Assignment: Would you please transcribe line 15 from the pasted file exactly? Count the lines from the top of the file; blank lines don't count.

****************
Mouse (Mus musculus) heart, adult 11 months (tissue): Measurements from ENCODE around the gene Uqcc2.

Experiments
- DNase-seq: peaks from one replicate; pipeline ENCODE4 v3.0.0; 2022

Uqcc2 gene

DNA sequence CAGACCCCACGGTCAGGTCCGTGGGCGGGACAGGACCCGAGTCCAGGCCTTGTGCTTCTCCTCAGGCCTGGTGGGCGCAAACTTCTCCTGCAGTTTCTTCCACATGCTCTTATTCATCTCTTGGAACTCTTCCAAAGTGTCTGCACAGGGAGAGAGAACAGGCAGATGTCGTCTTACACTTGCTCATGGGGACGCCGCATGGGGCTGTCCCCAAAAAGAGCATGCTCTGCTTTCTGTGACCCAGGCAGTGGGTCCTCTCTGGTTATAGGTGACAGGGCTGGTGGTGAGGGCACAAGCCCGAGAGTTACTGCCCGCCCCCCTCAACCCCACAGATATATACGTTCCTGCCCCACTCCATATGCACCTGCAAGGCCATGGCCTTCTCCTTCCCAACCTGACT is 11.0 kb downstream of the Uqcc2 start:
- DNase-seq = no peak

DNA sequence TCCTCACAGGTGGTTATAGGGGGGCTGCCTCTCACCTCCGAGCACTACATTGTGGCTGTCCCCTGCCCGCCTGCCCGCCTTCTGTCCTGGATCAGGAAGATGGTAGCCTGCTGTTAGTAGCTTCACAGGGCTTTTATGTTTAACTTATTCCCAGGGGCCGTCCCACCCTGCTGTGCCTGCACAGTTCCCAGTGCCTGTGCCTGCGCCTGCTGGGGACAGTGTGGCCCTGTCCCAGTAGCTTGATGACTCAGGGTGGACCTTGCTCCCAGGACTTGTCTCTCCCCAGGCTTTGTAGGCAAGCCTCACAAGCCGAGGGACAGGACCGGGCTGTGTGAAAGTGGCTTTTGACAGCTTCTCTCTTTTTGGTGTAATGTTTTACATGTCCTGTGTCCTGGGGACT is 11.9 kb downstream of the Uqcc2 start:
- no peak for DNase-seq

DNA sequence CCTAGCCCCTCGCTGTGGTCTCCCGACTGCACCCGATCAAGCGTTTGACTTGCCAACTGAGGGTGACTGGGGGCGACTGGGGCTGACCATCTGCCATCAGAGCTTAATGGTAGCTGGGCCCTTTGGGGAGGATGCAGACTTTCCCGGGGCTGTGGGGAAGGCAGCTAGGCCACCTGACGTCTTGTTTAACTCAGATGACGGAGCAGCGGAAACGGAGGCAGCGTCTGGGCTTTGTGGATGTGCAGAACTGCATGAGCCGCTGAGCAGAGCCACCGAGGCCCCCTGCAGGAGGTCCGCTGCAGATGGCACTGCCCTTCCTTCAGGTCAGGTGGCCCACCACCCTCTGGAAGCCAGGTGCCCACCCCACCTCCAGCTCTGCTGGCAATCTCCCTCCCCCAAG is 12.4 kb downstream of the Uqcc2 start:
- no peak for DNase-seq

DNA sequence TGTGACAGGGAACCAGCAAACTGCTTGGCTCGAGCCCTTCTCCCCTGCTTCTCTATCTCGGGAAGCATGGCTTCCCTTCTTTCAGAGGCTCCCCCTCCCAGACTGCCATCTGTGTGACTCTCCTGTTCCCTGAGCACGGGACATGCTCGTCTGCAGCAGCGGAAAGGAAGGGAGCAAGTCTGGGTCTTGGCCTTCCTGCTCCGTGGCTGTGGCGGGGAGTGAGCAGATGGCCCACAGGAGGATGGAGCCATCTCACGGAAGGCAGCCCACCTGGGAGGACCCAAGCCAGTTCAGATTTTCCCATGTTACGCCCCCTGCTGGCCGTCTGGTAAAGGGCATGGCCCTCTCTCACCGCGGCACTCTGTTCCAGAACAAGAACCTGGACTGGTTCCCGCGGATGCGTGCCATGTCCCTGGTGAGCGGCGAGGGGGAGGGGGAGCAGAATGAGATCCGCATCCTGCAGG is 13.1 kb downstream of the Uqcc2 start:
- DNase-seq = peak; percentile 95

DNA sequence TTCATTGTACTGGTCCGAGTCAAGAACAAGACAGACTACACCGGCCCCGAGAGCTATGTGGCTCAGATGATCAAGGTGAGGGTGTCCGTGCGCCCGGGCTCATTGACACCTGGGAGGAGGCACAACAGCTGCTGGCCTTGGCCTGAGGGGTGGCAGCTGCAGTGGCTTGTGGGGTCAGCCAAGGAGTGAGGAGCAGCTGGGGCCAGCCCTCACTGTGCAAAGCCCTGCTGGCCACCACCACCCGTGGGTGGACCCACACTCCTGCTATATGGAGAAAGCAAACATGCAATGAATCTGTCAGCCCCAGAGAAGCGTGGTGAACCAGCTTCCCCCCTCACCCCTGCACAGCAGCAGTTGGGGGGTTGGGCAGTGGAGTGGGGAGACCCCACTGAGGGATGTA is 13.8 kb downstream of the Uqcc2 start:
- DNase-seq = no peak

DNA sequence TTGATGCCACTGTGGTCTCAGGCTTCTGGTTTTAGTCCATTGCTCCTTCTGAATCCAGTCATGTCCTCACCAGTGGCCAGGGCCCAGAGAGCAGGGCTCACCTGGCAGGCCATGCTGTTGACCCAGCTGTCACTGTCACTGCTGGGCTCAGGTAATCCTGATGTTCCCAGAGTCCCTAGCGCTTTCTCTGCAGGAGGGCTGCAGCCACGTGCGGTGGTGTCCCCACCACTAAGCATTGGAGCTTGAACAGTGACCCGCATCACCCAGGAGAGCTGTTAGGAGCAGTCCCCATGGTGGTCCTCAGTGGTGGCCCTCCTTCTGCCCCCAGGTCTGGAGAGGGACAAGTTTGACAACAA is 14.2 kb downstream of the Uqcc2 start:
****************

DNA sequence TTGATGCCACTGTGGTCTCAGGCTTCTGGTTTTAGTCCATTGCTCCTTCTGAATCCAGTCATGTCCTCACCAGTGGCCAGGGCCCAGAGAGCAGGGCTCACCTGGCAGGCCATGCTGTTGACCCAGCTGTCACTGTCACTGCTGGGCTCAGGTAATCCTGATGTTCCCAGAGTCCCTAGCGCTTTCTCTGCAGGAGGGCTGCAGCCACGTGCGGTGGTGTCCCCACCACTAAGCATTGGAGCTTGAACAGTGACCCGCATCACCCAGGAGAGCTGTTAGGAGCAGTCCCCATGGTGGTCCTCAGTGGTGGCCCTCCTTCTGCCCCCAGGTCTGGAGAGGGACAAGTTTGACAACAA is 14.2 kb downstream of the Uqcc2 start: